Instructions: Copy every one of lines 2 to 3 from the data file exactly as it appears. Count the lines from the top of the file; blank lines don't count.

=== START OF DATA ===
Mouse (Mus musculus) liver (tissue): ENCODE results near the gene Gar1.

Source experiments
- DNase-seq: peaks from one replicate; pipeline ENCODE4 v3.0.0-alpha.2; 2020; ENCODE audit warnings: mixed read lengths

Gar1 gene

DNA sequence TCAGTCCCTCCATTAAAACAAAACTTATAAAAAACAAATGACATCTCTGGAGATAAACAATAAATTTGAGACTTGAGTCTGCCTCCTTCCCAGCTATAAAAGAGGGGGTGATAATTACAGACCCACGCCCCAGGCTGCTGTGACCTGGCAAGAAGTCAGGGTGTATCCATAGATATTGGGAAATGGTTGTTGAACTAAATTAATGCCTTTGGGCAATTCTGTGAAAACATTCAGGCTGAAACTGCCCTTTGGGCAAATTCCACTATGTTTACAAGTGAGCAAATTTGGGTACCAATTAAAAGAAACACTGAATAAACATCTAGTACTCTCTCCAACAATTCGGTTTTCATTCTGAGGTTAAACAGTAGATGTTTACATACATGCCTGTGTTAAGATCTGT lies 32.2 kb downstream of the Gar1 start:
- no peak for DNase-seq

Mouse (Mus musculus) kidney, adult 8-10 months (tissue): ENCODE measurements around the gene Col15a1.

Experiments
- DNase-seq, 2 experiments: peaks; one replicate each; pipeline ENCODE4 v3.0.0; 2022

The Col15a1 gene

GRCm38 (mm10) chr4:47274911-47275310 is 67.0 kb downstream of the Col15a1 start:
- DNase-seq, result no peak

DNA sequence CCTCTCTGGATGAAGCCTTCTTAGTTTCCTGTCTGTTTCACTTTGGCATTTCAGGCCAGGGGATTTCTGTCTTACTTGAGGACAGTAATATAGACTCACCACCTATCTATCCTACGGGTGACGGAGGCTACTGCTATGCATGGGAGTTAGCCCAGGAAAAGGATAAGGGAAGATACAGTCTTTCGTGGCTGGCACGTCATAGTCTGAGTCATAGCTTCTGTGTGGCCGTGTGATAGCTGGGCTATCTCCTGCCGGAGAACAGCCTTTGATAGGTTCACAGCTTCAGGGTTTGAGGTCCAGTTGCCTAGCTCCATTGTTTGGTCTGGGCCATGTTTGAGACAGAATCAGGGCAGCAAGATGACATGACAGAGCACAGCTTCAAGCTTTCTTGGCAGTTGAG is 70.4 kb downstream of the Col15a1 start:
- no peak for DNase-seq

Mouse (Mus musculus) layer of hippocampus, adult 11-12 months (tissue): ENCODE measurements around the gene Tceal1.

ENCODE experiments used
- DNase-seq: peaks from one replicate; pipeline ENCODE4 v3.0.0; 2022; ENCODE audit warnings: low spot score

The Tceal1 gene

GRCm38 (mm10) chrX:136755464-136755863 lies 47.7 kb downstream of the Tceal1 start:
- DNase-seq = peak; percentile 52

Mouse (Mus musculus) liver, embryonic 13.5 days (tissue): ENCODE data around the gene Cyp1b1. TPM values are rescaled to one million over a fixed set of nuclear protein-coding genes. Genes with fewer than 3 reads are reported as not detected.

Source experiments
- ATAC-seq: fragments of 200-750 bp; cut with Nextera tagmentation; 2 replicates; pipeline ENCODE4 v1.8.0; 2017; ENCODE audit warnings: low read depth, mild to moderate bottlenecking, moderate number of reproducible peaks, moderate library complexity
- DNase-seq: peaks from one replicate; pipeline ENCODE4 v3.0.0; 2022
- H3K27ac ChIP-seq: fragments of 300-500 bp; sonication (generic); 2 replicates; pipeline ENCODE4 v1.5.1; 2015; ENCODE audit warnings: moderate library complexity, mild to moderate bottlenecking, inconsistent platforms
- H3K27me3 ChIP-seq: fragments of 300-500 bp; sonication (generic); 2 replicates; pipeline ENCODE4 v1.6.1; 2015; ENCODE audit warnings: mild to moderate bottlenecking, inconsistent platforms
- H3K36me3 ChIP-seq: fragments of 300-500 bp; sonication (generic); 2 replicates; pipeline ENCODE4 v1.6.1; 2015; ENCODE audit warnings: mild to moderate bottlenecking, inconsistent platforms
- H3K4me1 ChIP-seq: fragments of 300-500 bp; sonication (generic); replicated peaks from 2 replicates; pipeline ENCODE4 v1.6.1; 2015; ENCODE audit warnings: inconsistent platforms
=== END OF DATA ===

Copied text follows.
Source experiments
- DNase-seq: peaks from one replicate; pipeline ENCODE4 v3.0.0-alpha.2; 2020; ENCODE audit warnings: mixed read lengths